Ernest remarks, “I’m not familiar with any passage that reads, “Take offense at those who insult your sense of entitlement.” Ouch!
A couple of years ago we moved our Thanksgiving Dinner to a Sunday between Thanksgiving and Christmas. Rather than burden those who would volunteer to bake a ham or cook a turkey for the meal the same week they would do so for their family’s made sense. Those who cooked appreciated the consideration. It is not that these folks serve without sacrifice and so we must coddle them at every turn. We simply thought it healthy to allow them to enjoy what the rest of us benefit from – less stress.
What to name the meal? We shared the fellowship after Thanksgiving so it did not fit to call it our Annual Thanksgiving Meal. We enjoyed the meal before Christmas so it did not quite fit to call it our Annual Christmas Dinner. We opted for Holiday Meal. Yes, there were some who thought this was a capitulation to retailers who sought to be inoffensive by wishing everyone “Happy Holidays.” Others understood that a day between two major holidays could well be described as an Annual Holiday Meal. You know what happens when you try to please everyone.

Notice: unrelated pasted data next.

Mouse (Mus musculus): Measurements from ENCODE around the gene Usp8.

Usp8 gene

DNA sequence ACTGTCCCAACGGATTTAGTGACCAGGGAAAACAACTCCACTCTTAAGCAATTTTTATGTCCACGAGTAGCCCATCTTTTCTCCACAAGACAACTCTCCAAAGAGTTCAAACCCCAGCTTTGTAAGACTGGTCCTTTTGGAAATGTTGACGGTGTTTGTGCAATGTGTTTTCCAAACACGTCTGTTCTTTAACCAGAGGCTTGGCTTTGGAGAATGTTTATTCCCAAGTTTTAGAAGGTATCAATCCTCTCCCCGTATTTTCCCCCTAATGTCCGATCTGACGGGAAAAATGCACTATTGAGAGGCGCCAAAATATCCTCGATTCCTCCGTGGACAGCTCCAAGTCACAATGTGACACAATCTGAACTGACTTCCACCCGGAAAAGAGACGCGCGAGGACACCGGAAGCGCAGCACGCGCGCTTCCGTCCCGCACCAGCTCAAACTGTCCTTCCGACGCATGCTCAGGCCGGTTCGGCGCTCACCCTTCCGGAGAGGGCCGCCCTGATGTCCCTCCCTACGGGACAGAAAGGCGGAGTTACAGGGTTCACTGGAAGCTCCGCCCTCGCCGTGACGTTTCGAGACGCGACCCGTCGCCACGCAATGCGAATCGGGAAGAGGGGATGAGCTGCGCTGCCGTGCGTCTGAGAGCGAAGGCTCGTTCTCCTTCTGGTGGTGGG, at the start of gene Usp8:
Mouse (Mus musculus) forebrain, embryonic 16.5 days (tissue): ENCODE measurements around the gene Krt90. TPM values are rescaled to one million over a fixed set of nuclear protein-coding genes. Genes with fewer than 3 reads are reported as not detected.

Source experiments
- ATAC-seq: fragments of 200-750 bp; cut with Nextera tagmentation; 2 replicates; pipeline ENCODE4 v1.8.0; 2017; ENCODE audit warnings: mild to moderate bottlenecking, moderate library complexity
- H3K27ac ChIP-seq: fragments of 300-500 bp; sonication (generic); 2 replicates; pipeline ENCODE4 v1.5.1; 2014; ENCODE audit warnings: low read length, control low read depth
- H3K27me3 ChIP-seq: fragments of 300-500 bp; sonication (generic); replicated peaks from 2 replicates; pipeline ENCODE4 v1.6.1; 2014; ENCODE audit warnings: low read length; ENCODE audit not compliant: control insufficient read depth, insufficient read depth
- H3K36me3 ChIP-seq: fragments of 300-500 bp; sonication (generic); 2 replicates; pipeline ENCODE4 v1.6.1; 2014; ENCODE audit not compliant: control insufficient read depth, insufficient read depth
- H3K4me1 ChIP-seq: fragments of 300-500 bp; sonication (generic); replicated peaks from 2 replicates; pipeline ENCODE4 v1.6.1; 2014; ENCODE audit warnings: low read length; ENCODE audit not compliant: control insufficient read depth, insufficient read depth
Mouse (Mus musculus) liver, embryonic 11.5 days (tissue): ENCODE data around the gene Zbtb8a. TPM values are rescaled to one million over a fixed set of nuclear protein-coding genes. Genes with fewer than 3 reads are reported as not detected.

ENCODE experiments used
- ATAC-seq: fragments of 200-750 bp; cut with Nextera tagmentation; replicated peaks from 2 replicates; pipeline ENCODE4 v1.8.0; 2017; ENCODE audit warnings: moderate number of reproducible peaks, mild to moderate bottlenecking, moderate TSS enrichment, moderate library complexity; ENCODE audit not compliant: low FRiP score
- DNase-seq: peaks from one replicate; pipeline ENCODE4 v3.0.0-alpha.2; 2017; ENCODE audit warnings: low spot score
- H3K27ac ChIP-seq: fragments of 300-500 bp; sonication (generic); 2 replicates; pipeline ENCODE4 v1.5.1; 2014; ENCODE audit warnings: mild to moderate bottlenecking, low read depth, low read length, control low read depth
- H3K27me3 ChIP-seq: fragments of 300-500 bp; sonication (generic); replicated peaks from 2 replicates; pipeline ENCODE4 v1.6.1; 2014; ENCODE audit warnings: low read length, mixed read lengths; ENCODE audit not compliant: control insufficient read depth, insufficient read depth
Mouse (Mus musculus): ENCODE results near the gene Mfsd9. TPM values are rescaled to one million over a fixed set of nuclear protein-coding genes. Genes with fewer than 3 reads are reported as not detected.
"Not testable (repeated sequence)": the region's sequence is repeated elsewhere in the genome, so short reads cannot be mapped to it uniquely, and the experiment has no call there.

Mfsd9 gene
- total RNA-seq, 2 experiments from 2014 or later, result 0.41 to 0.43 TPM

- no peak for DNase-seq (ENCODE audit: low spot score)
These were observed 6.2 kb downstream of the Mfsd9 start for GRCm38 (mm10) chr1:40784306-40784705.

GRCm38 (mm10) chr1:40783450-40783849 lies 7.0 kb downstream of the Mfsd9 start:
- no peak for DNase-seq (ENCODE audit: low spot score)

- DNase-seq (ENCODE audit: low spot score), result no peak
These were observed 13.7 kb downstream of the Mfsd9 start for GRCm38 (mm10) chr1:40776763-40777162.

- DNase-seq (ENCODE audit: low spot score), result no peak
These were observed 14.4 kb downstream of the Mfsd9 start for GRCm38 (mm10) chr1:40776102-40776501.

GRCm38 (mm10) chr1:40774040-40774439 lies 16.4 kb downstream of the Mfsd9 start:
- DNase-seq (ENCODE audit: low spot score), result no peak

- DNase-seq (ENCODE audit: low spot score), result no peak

Well this year we opted for Christ-giving Dinner. One of our men thought of the description. He rescued us from the charges that we succumbed to cultural pressure. He gave us an occasion to express our understanding that thankfulness is the nature of Christ’s gift. That is, our response to the loving grace of God is a thankfulness beyond words. It is a way of life that some describe with the term worship. We give ourselves to the loving grace of God in Jesus the Christ in the way we order and structure our lives. This is repentance toward God and faith in Jesus Christ.
Ernest’s post reminded me of this, one of our very own Thanksgiving, Christmas, Holiday conundrums at Snow Hill. Not really that big of a deal when you see things as Ernest does.
Merry Christmas Ernest! Now if I could just get you to return my email and phone calls . . .